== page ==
Frontier CEO Now Says Making Money With Low Pandemic Tariffs As Actions Begin
U.S. low-cost airline Frontier Airlines is already making money and flying more than in 2019 before the coronavirus pandemic disrupted air travel last year, chief executive Barry Biffle told Reuters to Reuters ahead of the company’s Nasdaq debut on Thursday.
The airline started generating positive cash flow in early March, a key milestone for an industry that is burning money after drastically cutting flights last year as demand dwindled.
Frontier is now enjoying a recovery driven by domestic pleasure travel, its specialty, which steals more capacity in March than in the same month of 2019.
“Coming out of this we are in the best position we believe of anyone in the space given our focus in the domestic leisure industry and our ability to make money with low fares,” Biffle said in a virtual interview from New York.
The airline, owned by private equity firm Indigo Partners, whose managing partner is no-frills mogul Bill Franke, is looking to raise around $ 600 million through its IPO, its second attempt to go public. stock Exchange.
Frontier on Wednesday valued its initial public offering of 30 million shares at $ 19 per share, the low end of its marketed range of $ 19 to $ 21, likely underlining the risks involved as the airline industry emerges from its worst crisis .
Airline investments have been notoriously volatile in the past. Frontier has already tried to float in 2017. The chief of the aircraft manufacturer Boeing Co (TO PROHIBIT) said on Wednesday that the pace of vaccinations held the key to the industry’s recovery to previous levels.
Frontier shares opened 2% below their IPO price, valuing the company at around $ 4 billion. Read more
Frontier has offered 15 million shares and will receive net proceeds of approximately $ 266 million, the carrier said. Existing shareholders are also selling 15 million shares as part of the offer.
The company will use the proceeds of the IPO to finance growth and manage debt, including paying off part of the $ 150 million in government loans from a COVID-19 relief program.
This will help restore its balance sheet to near pre-pandemic levels and allow it to continue to grow 10% to 15% per year, CFO Jimmy Dempsey said.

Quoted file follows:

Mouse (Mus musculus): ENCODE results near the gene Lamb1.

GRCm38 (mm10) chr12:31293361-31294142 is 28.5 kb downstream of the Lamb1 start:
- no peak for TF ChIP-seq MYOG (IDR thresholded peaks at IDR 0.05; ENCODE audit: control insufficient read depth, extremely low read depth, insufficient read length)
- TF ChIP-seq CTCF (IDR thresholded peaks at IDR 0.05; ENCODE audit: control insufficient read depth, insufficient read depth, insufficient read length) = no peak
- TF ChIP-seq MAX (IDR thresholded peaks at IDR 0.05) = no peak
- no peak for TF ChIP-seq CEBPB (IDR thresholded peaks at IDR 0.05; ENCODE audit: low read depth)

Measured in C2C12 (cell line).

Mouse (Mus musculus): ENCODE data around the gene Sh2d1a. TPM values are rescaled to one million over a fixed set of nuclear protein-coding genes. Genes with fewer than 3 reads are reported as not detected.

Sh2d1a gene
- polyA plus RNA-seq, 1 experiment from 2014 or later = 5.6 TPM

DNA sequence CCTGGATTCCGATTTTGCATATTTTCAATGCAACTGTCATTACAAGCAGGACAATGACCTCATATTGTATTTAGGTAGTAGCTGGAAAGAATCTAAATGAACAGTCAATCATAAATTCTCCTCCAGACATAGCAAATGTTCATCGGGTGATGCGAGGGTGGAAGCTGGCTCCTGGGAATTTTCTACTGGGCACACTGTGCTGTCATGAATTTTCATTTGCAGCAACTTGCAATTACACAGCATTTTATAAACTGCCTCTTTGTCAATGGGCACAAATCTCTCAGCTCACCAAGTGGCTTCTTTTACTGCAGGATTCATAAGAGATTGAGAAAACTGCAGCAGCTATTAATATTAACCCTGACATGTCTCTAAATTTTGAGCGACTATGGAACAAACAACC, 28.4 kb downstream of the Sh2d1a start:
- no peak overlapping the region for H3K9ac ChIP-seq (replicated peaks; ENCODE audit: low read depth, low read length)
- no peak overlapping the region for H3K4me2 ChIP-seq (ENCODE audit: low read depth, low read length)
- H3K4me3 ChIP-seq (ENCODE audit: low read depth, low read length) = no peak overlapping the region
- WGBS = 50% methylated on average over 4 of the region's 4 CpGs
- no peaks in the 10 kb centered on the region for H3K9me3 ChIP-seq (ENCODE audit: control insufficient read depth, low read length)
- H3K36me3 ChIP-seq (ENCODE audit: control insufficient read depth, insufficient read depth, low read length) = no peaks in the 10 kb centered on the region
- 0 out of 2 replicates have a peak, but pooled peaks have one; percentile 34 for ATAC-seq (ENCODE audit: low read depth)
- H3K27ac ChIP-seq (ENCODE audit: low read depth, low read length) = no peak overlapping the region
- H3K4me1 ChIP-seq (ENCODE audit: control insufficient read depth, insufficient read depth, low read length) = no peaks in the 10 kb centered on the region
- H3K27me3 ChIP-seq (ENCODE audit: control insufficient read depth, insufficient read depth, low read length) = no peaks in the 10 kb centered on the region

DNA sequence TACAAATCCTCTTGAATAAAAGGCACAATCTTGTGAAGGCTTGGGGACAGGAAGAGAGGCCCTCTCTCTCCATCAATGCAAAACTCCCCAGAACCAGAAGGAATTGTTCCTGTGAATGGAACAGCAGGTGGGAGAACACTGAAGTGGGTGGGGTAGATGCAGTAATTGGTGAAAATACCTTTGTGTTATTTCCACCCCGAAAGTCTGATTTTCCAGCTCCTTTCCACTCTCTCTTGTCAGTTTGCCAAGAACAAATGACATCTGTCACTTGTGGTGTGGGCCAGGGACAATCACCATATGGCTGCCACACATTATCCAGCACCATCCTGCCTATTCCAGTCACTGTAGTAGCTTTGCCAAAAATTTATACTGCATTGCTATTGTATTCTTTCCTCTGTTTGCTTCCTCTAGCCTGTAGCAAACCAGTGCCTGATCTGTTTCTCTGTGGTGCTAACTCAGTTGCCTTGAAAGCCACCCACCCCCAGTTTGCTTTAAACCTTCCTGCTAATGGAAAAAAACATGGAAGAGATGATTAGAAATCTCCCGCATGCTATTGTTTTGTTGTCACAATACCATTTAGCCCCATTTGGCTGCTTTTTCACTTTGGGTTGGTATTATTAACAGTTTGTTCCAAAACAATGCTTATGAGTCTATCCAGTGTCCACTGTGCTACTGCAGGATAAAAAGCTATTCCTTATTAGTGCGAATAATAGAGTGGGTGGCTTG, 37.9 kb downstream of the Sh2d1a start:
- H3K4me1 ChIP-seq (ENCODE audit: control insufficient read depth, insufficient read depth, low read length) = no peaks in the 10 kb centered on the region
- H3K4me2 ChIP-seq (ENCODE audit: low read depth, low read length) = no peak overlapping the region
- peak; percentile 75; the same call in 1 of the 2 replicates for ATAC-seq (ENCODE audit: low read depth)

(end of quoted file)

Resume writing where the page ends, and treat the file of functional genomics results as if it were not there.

Like other US budget carriers, Frontier took on less debt and consumed less cash than the traditional big airlines, creating a better financial position for a recovery that Biffle said would come quickly.
Frontier, with $ 1.25 billion in 2020 revenue, aims to grow all of its major U.S. cities beyond its home base, Denver, where it offers approximately 100 non-stop flights, including popular destinations in Florida such as Orlando and Miami. He plans to open the roads to Tampa and Atlanta later this year.
The airline avoided employee leave during the pandemic and was among the first to announce the hiring of pilots and flight attendants. It plans to hire around 700 employees this year, as it will receive six new devices.
It hires about 100 employees per aircraft, including mechanics and ground crew, executives said.
Frontier has ordered 156 aircraft with Airbus SE (AIR.PA) and the new jets will feature lighter seats launched last week to reduce fuel consumption.
The airline generates 43% fuel savings compared to other U.S. airlines, making it the most fuel-efficient U.S. carrier, according to a Frontier statement last week.
“We live in Colorado,” Biffle said, adding, “ESG is real.”
Environmental groups have questioned industry plans to cut emissions and say cheap fares such as those charged by ultra-low-cost carriers are over-stimulating demand for air travel and contributing to global warming.
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